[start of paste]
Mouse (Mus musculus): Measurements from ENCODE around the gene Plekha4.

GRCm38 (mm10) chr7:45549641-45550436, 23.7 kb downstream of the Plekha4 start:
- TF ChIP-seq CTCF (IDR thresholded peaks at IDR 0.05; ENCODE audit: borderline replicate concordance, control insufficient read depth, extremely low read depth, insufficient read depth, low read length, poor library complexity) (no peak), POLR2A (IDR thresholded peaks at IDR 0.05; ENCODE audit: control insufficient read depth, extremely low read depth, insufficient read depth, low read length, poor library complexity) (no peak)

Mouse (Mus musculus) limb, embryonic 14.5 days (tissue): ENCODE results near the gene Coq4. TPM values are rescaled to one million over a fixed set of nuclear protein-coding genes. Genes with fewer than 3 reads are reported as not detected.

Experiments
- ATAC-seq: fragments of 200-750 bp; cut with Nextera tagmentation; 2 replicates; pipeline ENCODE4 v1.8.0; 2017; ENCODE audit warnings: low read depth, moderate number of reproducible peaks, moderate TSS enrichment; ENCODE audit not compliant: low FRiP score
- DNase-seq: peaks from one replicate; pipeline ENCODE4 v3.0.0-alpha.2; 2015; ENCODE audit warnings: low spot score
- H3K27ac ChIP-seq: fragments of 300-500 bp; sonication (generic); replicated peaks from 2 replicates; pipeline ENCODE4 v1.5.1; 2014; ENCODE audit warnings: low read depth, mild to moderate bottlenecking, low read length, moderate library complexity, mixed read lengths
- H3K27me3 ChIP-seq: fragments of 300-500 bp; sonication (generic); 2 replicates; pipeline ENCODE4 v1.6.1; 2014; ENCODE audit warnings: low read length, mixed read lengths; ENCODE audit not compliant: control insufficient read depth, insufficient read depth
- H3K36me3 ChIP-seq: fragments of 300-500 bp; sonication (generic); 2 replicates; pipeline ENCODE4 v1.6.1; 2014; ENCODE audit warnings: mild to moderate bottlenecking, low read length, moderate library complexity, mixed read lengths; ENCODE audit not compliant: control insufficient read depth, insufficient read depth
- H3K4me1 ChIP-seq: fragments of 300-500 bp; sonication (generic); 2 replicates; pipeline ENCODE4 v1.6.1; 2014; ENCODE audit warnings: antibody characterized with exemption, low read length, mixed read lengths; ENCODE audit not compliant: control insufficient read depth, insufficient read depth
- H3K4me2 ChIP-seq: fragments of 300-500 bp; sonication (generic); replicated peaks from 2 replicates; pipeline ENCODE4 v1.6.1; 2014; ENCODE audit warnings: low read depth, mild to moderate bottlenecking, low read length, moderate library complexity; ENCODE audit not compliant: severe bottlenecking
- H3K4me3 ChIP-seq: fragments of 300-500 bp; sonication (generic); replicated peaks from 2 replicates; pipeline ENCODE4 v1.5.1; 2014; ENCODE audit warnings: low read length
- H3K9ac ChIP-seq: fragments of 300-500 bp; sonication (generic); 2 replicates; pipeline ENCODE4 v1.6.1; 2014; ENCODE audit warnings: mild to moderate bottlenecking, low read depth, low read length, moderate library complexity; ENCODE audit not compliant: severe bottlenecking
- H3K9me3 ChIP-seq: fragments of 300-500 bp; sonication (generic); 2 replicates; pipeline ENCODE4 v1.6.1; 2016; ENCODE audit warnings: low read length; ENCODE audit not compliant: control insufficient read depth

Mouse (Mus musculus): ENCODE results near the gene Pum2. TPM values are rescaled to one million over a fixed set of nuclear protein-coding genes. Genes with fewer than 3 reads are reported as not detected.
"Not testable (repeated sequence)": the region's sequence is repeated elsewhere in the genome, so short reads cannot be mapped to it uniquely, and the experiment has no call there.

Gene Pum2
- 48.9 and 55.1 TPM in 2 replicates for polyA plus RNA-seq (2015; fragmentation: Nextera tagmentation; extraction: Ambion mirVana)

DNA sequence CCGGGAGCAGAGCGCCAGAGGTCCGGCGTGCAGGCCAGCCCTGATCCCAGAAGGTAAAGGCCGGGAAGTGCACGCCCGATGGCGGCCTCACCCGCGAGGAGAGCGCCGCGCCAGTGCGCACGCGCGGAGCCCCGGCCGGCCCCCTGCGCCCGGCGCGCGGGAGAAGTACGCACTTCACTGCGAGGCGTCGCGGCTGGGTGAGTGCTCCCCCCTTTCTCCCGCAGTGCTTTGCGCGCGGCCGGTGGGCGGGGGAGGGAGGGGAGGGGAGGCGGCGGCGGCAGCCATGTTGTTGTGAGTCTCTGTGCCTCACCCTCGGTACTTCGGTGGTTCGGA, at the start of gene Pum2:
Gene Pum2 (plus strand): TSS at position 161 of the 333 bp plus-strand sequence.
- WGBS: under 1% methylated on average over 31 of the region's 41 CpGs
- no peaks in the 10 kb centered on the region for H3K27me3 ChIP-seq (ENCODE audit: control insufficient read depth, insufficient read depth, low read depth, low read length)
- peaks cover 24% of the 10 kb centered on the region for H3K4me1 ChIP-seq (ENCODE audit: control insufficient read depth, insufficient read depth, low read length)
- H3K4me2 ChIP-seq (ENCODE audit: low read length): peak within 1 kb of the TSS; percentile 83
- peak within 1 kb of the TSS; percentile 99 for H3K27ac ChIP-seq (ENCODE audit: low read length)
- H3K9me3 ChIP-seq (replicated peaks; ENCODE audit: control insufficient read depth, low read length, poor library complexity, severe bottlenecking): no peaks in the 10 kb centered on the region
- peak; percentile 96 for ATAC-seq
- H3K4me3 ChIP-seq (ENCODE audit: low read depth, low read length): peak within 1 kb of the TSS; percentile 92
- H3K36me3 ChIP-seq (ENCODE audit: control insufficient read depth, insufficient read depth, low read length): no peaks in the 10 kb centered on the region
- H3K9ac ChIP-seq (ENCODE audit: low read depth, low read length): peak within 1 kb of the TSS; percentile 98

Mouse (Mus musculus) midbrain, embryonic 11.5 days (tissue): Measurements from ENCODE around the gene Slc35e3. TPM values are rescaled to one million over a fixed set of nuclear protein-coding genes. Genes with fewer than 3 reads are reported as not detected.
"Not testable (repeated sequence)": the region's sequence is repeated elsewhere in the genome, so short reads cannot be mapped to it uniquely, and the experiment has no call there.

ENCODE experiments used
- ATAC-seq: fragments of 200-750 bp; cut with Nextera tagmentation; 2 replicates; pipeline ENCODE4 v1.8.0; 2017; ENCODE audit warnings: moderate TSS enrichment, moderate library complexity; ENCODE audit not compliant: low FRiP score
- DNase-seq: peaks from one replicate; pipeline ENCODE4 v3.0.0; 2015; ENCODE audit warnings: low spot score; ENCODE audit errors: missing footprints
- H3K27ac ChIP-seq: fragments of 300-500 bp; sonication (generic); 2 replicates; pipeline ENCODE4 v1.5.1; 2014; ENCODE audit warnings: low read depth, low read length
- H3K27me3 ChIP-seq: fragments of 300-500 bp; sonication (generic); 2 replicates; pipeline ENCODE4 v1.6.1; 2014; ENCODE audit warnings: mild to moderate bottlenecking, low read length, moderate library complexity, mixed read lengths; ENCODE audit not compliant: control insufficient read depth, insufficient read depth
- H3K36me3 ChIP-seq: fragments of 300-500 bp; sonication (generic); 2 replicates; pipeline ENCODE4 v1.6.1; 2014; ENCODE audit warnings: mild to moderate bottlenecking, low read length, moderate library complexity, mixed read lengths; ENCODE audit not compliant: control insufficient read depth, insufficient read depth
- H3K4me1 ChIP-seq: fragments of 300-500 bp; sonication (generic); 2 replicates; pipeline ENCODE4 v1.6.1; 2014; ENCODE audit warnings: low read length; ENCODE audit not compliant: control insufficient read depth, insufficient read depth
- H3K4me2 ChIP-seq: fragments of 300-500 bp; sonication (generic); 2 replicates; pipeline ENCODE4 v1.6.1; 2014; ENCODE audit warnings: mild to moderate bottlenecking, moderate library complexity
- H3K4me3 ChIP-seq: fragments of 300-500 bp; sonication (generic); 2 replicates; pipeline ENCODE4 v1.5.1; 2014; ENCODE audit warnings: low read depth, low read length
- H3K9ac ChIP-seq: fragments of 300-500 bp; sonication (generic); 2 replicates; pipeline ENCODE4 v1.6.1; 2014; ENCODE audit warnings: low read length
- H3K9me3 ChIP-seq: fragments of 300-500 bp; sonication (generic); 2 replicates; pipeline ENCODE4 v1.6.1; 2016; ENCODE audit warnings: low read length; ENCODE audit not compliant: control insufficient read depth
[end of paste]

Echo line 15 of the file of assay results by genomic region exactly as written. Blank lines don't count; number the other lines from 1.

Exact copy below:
- H3K9me3 ChIP-seq: fragments of 300-500 bp; sonication (generic); 2 replicates; pipeline ENCODE4 v1.6.1; 2016; ENCODE audit warnings: low read length; ENCODE audit not compliant: control insufficient read depth